The three values of ei, for n=0, 1, or 2 are the experimentally observed levels of GFP expression with zero inducer (or with zero sites), at high inducer concentration for the 1-site repressor and high inducer concentration for the 2-site repressor, respectively. Rearranging Eqn. 9 we define the variable yi as :


By evaluating the ratio of the 1 and 2 site cases to the zero inducer case, we can eliminate the variable r, and obtain two equations in three variables s, x and KRR*


where n=1 or 2.

The two parameters, x and KRR* were first fit to the experimentally observed values, y1 and y2, on the left-hand side of Eqn. 11 by a straightforward grid search assuming there is no binding of the inactive repressor (R*) to the operator(O), i.e. s=0. We then solved for r using Eqn. 10. Subsequently, the absolute value of the inducer binding constant, KIR*, was determined by fitting the expression level curves vs. inducer concentration for both the 1-site and 2-site dimers using the parameter values x, r and KRR*. The value of KIR* (=1/Kd(IR*)) was refined by bisection to minimize the mean absolute error in fractional expression. The other inducer binding constant was then determined as KIR=xKIR*.

Analysis of the Extracted Parameters

The value of KRR* was determined to be 2 ± 0.5, which is in good agreement with previous in vitro measurements12 and consistent with our observation that the repressor prefers to crystallize in the induced R* conformation in the absence of the ligand, regardless of the crystallization conditions7. The ratio of the inducer binding constants, x=KIR*/KIR = 15 ± 3 illustrates that the inducer preferentially binds to the R* conformation. The in vivo ratio of equilibrium constants is, however, somewhat less than that observed by O'Gorman et al. in vitro.12 The calculated dissociation constant for active repressor-inducer binding, Kd(IR), is 4±2uM. Since the ratio of the two binding constants, KIR*/Kir, is ~15, we can infer that the corresponding dissociation constant for the inducer to the inactive repressor, Kd(IR*), is 15*4uM or 60 uM. Overall, the values of KRR* and x are consistent with our structural observation that the conformation of the apo repressor and the repressor-IPTG complex are essentially isomorphous7.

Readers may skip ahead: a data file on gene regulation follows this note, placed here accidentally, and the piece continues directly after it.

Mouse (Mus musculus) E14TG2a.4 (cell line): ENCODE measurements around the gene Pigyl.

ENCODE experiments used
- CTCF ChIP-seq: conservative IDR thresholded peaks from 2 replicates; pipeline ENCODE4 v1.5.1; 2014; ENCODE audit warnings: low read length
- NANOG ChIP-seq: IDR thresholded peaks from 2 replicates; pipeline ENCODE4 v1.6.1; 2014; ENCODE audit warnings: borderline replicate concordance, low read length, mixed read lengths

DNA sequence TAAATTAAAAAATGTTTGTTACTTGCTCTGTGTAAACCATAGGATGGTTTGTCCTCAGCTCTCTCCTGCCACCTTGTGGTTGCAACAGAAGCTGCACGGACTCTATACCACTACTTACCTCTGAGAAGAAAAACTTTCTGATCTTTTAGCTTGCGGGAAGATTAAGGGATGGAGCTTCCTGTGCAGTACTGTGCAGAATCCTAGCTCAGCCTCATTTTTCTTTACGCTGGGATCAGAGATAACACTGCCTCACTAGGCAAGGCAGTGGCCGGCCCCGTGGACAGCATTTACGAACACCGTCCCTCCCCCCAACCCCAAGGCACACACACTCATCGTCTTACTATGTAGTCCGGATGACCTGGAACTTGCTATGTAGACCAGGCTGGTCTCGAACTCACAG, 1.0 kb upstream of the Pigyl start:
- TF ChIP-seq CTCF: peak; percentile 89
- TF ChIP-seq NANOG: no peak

The ratio of the total repressor concentration to its operator dissociation constant, [Rtot]/[R50] is a complex quantity that reflects the binding affinity of the repressor for the operator and the concentrations of the repressor and operator in the cell. We find that this ratio is 150 ± 50. This implies that there is a vast excess of repressor compared to that required for 50% operator binding, which is consistent with our in vivo assay system (see methods). The model also predicts that the switch is leaky. In the absence of inducer, only a fraction, f0=1/(1+ KRR*), of the repressor molecules adopt the R conformation, leading to a net active repressor concentration of f0=1/(1+2) that is ‘only’ ~50-fold above the repressor-operator dissociation constant. Although the repressor is operating under saturating conditions and the vast majority of the operators are bound by the repressor, a small amount of transcript, roughly 2-3%, would be produced since, E/Emax= 1/(1+50). In the absence of inducer, a detectable level of background expression is observed, consistent with the values calculated from the model.